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Climate Change is not a future problem in California; it is here today. Governor Brown finally declared a water emergency on January 17, 2014, but California’s problems are more systemic than reduced rain.
The 35,000 feet view of California’s problems reveals the following: long-term weather patterns have reduced water flow in the Colorado River, shorter term rain patterns have drastically depleted the state’s reservoirs, dry conditions and unplanted fields have spawned an airborne fungus producing an epidemic of Valley Fever, increased temperature and air patterns have produced Air Quality Readings of AQI 150 plus (Unhealthy) in the San Joaquin Valley, San Bernardino, and Riverside Counties on a consistent basis, reduced water to farms have led to the reduction of farm jobs with unemployment rates of 14 percent in Stockton, 12 percent in San Joaquin County, the groundwater of the Central Valley is dangerously polluted from industrial and farm chemicals. Finally, California is facing an unprecedented fire season with extremely dry forests and resources stretched thin because of an extended season, and it is now proven that the massive array of forest fires from last season have the potential to establish their own weather patterns and significantly add to the Unhealthy AQI.
The above conditions have the potential to produce a human security disaster of significant scale starting in the next five years and peaking in 20 years. The Los Angeles Area, San Francisco Bay Area and possible the state of Washington will likely be the destination of half a million or more refugees from the San Joaquin Climate Disaster. These refugees will largely be Hispanic, low income farm-workers and general laborers. They will stress the education systems, housing stock, and health system like the great Dust Bowl of the 1930’s.
State of the Water
The following chart depicts the water sources of Los Angeles:
This chart shows that Los Angeles receives about half of its water from the Metropolitan Water District, which is Colorado River supplied, and the other half from the LA Aqueduct, which is supplied from snowpack and rain in Northern California. The important point is that over the last few decades Los Angeles has shifted from water largely supplied by Northern California to a 50-50 split.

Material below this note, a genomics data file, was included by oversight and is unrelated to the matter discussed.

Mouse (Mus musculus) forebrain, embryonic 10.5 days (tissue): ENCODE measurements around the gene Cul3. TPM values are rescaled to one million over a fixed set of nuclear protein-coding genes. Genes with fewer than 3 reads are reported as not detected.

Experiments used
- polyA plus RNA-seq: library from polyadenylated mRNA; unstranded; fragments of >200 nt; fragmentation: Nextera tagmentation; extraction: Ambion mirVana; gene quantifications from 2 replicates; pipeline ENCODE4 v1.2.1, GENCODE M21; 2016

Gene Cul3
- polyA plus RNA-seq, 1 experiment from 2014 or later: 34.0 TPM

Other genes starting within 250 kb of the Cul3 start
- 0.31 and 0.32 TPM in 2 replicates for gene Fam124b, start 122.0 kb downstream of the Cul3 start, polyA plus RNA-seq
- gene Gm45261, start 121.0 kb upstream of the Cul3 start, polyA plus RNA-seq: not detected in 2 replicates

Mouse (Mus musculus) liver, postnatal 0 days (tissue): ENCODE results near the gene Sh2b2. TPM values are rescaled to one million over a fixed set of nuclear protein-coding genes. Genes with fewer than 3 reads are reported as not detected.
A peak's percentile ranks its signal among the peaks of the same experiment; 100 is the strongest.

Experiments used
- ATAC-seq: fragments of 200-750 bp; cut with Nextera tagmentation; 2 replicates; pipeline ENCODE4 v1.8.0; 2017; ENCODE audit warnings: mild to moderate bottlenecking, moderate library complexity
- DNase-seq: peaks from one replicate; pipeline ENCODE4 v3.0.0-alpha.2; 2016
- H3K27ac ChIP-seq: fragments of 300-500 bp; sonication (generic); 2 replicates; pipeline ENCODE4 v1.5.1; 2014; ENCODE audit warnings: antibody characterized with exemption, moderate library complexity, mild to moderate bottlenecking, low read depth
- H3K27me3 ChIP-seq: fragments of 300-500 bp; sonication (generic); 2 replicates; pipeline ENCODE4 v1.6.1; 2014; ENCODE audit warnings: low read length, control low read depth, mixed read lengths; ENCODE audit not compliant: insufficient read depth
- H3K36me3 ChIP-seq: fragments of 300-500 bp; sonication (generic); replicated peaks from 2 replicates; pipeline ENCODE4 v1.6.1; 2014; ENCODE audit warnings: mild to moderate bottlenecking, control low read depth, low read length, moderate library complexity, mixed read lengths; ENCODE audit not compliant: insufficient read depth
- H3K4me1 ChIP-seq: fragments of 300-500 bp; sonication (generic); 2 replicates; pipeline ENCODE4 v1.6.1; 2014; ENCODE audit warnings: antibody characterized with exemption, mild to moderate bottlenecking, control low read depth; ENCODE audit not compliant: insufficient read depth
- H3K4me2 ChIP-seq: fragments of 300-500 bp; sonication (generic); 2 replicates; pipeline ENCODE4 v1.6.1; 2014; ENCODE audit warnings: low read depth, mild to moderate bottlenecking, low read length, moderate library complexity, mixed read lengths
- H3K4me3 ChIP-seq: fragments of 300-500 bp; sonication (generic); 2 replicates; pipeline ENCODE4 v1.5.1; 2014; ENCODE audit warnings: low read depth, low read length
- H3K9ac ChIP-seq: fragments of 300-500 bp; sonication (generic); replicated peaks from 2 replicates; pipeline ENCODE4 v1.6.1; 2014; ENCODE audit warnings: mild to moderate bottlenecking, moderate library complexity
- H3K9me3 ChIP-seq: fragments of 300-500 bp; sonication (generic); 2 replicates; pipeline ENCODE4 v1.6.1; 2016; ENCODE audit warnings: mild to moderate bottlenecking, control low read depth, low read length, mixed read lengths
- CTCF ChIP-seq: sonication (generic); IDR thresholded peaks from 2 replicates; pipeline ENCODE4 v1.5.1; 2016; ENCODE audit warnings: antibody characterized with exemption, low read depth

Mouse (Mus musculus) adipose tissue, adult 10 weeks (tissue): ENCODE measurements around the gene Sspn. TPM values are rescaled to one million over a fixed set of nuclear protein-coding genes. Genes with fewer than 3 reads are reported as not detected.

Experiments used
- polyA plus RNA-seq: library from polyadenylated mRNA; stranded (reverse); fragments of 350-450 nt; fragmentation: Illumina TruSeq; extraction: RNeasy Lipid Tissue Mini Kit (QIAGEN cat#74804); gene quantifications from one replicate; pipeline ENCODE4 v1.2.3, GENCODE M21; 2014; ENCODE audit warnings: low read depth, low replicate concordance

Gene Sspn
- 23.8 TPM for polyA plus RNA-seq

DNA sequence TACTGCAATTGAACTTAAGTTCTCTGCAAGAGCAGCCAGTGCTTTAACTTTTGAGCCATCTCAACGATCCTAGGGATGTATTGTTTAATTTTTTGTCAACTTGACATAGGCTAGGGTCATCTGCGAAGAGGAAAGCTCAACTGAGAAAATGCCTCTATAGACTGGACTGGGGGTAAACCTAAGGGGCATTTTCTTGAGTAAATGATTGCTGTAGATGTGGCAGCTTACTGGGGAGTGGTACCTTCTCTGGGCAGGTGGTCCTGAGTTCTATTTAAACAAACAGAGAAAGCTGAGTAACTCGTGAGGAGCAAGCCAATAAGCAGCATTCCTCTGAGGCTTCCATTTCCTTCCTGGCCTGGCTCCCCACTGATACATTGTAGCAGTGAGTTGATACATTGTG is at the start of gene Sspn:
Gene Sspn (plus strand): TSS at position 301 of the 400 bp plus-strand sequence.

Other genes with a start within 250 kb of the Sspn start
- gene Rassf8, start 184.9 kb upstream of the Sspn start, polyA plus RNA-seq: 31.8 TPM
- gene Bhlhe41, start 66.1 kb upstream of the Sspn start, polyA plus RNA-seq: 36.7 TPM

This has turned out to be double trouble for Los Angeles because both sources of water are now significantly reduced. The Colorado River is in a 14-year drought, which has been reduced it to a brown trickle of water in some locations. The Colorado River is the source of water for Lake Powell, which then fills Lake Mead, which feeds water to Arizona, Nevada and California.
Because of the Colorado River drought Lake Mead has fallen over 100 feet in the last 14 years and today is at 39 percent of capacity, sitting at around 1100 feet above sea level. At 1075 feet, the first round of rationing kicks in which should be around 2015, if the Colorado River continues to follow its 14-year trend. At 1050 feet a more drastic round of rationing starts and the upper most intake value for the city of Las Vegas goes dry, and this should happen between 2016 or 2017. At 1025 feet, stronger rationing starts, and finally at 1000 feet the second intake valve for Las Vegas shuts down.
Hopefully, the third intake value, which was started in 2009, will be finished and it will hit the lake at 850 feet above sea level (the bottom of the lake is at 650 feet above sea level). However, by then Arizona and Las Vegas will be struggling on half water rations as part of the drastic reduction methods.
During this period, according to current regulations, California’s water supply cannot be reduced; however, very few observers expect that the current agreement will withstand judicial, social and political pressures and by 2016 it is expect that the water provided to Los Angeles will also be rationed.